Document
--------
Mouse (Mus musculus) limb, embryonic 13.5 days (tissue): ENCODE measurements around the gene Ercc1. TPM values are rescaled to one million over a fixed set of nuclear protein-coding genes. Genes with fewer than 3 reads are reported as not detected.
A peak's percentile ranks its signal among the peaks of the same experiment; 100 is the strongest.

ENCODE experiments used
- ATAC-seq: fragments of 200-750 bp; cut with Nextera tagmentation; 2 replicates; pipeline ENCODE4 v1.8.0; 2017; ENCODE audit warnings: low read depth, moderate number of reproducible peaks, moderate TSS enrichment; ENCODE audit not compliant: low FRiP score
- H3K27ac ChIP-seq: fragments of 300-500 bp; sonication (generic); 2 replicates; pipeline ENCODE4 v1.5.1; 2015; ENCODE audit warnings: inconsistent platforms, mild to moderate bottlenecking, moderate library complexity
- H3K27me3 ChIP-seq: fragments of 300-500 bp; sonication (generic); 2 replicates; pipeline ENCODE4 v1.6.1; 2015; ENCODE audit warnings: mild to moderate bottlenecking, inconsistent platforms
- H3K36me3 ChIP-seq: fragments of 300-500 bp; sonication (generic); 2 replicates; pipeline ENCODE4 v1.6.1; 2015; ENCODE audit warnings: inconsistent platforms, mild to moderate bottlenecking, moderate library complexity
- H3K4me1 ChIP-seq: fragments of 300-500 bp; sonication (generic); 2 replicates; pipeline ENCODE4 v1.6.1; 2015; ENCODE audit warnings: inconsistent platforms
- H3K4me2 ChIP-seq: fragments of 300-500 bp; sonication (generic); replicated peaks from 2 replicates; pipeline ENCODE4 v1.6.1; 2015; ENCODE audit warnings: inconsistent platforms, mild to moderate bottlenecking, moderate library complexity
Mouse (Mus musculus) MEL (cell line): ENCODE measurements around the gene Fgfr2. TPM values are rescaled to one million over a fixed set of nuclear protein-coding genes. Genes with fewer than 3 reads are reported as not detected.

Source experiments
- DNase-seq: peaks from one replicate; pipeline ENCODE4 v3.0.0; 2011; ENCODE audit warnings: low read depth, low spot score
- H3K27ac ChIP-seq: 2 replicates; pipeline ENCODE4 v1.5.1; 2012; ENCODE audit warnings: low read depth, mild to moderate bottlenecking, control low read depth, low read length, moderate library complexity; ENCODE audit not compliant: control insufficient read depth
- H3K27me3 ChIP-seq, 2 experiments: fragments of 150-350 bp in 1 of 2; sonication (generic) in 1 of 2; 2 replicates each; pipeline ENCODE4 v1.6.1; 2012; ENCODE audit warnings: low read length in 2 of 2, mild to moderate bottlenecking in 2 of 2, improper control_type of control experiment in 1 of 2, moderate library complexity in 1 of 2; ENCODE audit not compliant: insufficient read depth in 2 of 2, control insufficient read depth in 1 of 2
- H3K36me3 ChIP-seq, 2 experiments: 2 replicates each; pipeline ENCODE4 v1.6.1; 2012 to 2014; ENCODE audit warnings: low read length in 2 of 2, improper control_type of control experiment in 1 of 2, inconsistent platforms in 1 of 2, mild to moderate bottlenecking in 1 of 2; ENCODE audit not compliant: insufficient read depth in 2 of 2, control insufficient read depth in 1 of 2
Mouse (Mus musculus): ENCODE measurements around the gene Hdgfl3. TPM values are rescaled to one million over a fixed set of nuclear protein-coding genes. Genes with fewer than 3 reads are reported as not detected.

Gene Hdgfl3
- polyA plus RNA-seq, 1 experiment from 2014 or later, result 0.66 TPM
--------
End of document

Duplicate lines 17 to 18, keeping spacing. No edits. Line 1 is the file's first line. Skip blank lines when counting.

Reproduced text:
Gene Hdgfl3
- polyA plus RNA-seq, 1 experiment from 2014 or later, result 0.66 TPM